Write them down- just looking at them on paper is sometimes enough to realize how silly the thought is, and can take power away from it. I find that, in my experience, refusing to face the thoughts just made them stronger.
Now take note of what specific actions or other thoughts triggered those negative thoughts.
What specifically awakens your defeatist? Is it one area of your life that you want to change that makes that voice stronger? Note when the voice is loudest, and in what situations your mind becomes overrun by these thoughts.
Fear is a common sign that your defeatist is well at work. What scares you the most about this area of your life that you want to change? Why does it scare you? Listening to your defeatist in these moments can point out exactly what you need to focus on for the next step.
Second Step- Positive Thoughts/Affirmations
If the word, affirmation, makes you want to run for the hills (or for something less esoteric at least), just humor me and try it. You don’t have to tell anyone you’re doing it, and I won’t make you meditate, I promise. ;)
Take those negative thoughts you wrote down in the first step, and come up with some new thoughts to counter them.
These must be reasonable, positive thoughts or affirmations.
For instance, if my defeatist is yelling, “You’re never going to change,” I’ll try to replace that with, “I am as capable of change as anyone else,” or “I deserve happiness just as much as anyone else does.”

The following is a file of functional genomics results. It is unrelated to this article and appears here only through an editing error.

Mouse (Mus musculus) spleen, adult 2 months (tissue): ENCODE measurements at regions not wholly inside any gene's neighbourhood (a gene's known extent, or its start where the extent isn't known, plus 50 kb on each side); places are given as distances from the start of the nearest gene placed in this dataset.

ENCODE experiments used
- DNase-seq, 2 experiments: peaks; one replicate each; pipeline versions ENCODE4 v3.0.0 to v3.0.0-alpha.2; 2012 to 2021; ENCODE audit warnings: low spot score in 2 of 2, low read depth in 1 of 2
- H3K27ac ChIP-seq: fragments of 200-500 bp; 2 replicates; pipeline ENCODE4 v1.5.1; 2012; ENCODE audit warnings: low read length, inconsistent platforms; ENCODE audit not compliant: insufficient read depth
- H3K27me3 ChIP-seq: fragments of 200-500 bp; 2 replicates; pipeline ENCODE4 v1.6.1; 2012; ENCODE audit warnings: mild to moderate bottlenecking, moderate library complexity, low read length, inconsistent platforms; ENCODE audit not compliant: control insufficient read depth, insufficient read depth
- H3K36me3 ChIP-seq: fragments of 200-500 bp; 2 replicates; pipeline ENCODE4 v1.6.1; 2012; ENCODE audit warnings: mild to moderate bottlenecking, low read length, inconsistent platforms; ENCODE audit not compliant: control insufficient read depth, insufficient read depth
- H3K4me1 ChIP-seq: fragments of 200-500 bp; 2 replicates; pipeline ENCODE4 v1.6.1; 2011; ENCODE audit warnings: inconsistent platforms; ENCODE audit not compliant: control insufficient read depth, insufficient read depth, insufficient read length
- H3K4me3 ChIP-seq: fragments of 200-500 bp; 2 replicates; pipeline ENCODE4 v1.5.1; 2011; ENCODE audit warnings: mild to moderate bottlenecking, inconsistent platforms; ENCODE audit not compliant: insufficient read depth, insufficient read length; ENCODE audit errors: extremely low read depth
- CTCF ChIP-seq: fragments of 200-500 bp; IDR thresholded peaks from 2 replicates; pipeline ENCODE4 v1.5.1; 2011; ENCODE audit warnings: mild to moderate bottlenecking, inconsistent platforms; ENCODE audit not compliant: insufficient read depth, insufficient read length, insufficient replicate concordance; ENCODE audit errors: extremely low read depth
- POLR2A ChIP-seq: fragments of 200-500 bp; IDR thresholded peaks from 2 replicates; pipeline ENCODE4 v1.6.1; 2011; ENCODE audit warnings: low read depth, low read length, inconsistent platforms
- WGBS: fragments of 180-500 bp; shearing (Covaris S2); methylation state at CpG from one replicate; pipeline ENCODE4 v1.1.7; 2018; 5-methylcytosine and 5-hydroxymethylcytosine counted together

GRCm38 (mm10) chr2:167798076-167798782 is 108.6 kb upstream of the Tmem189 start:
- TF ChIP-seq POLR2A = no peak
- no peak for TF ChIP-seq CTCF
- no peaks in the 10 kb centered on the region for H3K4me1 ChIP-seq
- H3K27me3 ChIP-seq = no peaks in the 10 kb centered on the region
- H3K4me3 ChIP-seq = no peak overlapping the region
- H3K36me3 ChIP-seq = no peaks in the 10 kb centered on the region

This might take some trial and error finding a thought that sounds right to you.
This thought/affirmation should empower you- you should feel stronger saying it to yourself.
If an affirmation such as “I am a shining beacon of light” is too fluffy-kittens for you, don’t choose that one (and hey, more power to you if that affirmation DOES work for you). Go with a more straight-forward approach such as “I’m worth it,” or “My happiness isn’t stupid.”
Third Step- Replace The Negative With The Positive
Now you combine all of the steps above.
The next time you encounter that trigger, become aware of the negative thought, catch it, and replace it with the positive one.
This takes some forcing in the beginning, and may feel silly, but after a month or so of diligence (depending on how deeply ingrained your defeatist is in you), it will become second nature.
This process is extremely effective for preventing dwelling- which leads to spiraling further downward into negativity- and for encouraging mindfulness.
“Problems cannot be solved at the same level of thinking that created them.”
In the present context, this translates to the fact that our mindless or unaware brain created these thoughts while we weren’t looking (sneaky brain!). It takes another level of thinking- mindfulness- to re-frame them.
You must rise above and make your mind think the way you want it to; teach it how to process information.
Your mind is going to fight you hard on these changes. Remember, the brain is only comfortable with what it knows, and so far, it only knows what you have achieved and maintained thus far.
Get your consciousness familiar with the way you want to think.
Keep in mind that you may need to revisit these steps every so often, as that defeatist can crop up when you least expect it. I still collide with the little nuisance in different areas of my life, but after using these steps, I now know how to shut that defeatist up when it starts jabbering.
Are you going to defeat your defeatist this week? Don’t let that negative voice get in the way of the life you’ve always wanted. START NOW.
Do you have questions, comments, or concerns for me? Write them in the comments below, or email me! I’d be happy to help however I can.
photo 1 by ‘GHAZALEH GHAZANFARI’, photo 2 by stev.ie
Until next time, folks!